Tag Archives: Emily Dickinson

1 December: Over the stile with Emily

Stile near Silverdale, Lancashire, England.

Once more I find myself disagreeing with Emily: this time with her possibly tongue-in-cheek condemnation of science. However, her light-hearted, joyful acceptance of creation and of death are refreshing and appropriate for Advent. Refreshing too, her final image of the Father lifting her over the stile of pearl into Heaven. I can almost feel those hands, half circling my chest to lift me to himself, though now it is my privilege to lift grandsons to where they need to be. ‘You have to help me’, even when the child is ‘helping’ you.

No pearls on the stiles shown here, but good, solid, dependable limestone, that humans and dogs can get over, perhaps with a little help; that deer can leap with grace, but sheep are too woolly to manage. Not the best image for Heaven’s gate, perhaps, but there again, the stile is not the gate, not the official entrance where the sheep go in. This is a short cut, and it is not Peter or Michael but the Father himself that is watching here, ready to lift the naughty ones into his everlasting arms.

XX. OLD-FASHIONED.

 Arcturus is his other name, —
I'd rather call him star!
It's so unkind of science
To go and interfere!

 I pull a flower from the woods, —
A monster with a glass
Computes the stamens in a breath,
And has her in a class.

 Whereas I took the butterfly
Aforetime in my hat,
He sits erect in cabinets,
The clover-bells forgot.

 What once was heaven, is zenith now.
Where I proposed to go
When time's brief masquerade was done,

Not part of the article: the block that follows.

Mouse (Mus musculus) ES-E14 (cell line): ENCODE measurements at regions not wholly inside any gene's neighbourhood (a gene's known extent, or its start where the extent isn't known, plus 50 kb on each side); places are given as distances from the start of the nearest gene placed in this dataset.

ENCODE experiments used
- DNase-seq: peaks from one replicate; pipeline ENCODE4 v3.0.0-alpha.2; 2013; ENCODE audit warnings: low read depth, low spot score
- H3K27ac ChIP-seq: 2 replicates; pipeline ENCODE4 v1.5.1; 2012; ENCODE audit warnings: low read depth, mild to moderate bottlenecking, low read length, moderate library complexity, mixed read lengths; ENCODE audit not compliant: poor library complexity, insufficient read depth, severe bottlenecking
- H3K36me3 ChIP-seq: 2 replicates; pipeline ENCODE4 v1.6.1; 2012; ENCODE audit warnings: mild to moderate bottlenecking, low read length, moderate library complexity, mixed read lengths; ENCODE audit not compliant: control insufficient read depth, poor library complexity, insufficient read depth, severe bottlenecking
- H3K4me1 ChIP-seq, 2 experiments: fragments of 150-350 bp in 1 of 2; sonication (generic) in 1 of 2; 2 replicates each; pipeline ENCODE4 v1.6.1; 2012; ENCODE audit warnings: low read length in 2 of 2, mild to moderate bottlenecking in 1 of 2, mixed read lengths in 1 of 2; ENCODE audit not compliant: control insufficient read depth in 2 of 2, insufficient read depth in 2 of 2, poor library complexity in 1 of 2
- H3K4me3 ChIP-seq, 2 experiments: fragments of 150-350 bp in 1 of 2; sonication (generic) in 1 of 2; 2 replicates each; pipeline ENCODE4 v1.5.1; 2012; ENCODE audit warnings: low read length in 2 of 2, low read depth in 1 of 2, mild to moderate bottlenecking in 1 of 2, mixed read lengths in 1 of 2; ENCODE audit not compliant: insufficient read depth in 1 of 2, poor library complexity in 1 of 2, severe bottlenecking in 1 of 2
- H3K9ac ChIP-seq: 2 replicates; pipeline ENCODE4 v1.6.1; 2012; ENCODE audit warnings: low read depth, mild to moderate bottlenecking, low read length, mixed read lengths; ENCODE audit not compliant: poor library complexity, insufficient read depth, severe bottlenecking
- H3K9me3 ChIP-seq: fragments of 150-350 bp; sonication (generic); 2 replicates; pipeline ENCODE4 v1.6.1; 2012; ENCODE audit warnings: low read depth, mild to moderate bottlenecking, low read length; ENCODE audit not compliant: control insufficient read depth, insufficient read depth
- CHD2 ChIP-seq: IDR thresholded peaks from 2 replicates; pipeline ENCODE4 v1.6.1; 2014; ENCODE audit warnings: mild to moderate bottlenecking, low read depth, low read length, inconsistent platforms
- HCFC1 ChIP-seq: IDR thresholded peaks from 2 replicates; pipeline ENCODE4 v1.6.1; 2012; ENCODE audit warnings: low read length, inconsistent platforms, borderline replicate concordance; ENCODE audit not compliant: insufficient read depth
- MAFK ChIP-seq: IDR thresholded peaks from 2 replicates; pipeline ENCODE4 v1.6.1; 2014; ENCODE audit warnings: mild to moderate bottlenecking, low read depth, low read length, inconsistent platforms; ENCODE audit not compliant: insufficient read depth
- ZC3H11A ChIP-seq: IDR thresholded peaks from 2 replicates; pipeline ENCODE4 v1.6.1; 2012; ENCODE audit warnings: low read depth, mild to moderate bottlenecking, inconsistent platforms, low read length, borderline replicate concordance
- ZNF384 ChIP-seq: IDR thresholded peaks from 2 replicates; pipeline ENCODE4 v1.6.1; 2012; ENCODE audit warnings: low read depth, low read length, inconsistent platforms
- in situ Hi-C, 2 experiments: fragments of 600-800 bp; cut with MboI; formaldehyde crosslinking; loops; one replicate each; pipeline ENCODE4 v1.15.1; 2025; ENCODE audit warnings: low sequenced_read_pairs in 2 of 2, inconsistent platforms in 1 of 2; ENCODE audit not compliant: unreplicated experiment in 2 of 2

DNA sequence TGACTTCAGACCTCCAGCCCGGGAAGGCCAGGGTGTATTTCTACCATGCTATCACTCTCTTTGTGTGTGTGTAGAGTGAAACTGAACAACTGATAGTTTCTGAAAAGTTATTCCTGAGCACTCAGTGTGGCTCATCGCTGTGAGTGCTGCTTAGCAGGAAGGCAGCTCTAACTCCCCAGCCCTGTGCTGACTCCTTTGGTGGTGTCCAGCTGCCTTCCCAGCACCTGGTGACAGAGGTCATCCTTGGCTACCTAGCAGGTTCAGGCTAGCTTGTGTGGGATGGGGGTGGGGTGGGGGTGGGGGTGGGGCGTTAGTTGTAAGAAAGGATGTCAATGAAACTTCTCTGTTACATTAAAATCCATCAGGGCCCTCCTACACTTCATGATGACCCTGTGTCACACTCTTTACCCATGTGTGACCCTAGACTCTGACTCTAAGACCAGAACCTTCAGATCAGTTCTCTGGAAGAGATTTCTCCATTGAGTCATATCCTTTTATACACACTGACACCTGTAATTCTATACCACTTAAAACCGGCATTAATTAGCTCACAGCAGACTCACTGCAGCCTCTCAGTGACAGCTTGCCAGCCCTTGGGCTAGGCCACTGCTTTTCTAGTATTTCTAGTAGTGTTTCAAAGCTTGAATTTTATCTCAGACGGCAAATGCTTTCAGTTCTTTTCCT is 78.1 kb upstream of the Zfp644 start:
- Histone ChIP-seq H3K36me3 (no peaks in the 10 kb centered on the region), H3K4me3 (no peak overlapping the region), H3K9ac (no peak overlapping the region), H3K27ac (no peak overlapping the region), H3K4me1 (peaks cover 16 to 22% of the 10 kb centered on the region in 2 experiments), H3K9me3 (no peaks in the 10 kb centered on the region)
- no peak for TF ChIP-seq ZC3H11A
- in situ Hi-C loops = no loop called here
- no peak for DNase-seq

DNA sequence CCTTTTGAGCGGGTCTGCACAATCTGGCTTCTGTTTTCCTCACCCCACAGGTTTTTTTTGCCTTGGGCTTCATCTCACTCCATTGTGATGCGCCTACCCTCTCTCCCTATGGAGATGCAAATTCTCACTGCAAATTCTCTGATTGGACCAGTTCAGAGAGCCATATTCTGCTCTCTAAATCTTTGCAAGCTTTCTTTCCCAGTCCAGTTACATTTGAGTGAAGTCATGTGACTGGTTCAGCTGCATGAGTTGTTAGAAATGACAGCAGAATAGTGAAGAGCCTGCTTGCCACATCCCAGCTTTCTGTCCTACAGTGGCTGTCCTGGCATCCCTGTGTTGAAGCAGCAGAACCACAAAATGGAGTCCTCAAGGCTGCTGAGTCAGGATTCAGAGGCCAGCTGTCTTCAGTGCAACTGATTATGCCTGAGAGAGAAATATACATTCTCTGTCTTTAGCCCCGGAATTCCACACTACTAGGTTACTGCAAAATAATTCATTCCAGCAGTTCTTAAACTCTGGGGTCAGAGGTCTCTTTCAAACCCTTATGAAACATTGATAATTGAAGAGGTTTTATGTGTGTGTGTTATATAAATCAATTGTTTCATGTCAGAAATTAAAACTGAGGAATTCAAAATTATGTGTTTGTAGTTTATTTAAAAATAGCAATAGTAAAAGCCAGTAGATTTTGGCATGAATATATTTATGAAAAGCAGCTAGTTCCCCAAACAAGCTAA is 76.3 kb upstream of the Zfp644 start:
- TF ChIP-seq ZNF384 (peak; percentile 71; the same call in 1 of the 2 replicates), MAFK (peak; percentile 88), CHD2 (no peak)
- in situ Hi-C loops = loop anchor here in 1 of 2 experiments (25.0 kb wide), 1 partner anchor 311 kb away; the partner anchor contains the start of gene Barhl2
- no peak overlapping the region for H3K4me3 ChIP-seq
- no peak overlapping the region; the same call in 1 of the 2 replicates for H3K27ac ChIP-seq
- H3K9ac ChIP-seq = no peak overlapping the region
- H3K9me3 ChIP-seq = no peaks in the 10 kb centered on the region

Is mapped, and charted too!

 What if the poles should frisk about
And stand upon their heads!
I hope I 'm ready for the worst,
Whatever prank betides!

 Perhaps the kingdom of Heaven 's changed!
I hope the children there
Won't be new-fashioned when I come,
And laugh at me, and stare!

 I hope the father in the skies
Will lift his little girl, —
Old-fashioned, naughty, everything, —
Over the stile of pearl!" 

(from “Poems by Emily Dickinson, Three Series, Complete” by Emily Dickinson)

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4 November: Knocking everywhere.


We should recognise and pray for people who tend towards hopelessness, if only some of the time. This is Emily Dickinson. 

At least to pray is left, is left.
O Jesus! in the air
I know not which thy chamber is, —
I ‘m knocking everywhere.


 Thou stirrest earthquake in the South,
And maelstrom in the sea;
Say, Jesus Christ of Nazareth,
Hast thou no arm for me?”

Or as the Old Song has it:

If you get there before I do, Just dig a hole and pull me through.

And Jesus got there first, so sing this directly to Him! Remember his words:

Ask, and it shall be given you: seek, and you shall find: knock, and it shall be opened to you. For every one that asketh, receiveth; and he that seeketh, findeth; and to him that knocketh, it shall be opened.

(from “Poems by Emily Dickinson, Three Series, Complete

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31 July: THE OUTLET.

I am privileged to live close enough to the sea to cycle there in under an hour (I’m getting slower in old age!) No further comment on Emily’s little poem below, except that someone should carve it in stone at some seaside place, and perhaps I should get it by heart. The blue-white building in the background is Margate’s Turner Centre. Maybe we could chisel it into the concrete there?


 THE OUTLET

My river runs to thee:
Blue sea, wilt welcome me?
 My river waits reply.
Oh sea, look graciously!
 I'll fetch thee brooks
From spotted nooks, —
 Say, sea,
Take me!

 (from "Poems by Emily Dickinson, Three Series, Complete" via Kindle)

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29 June: I shall forget the drop of anguish

.
 I shall know why, when time is over,
And I have ceased to wonder why;
Christ will explain each separate anguish
In the fair schoolroom of the sky.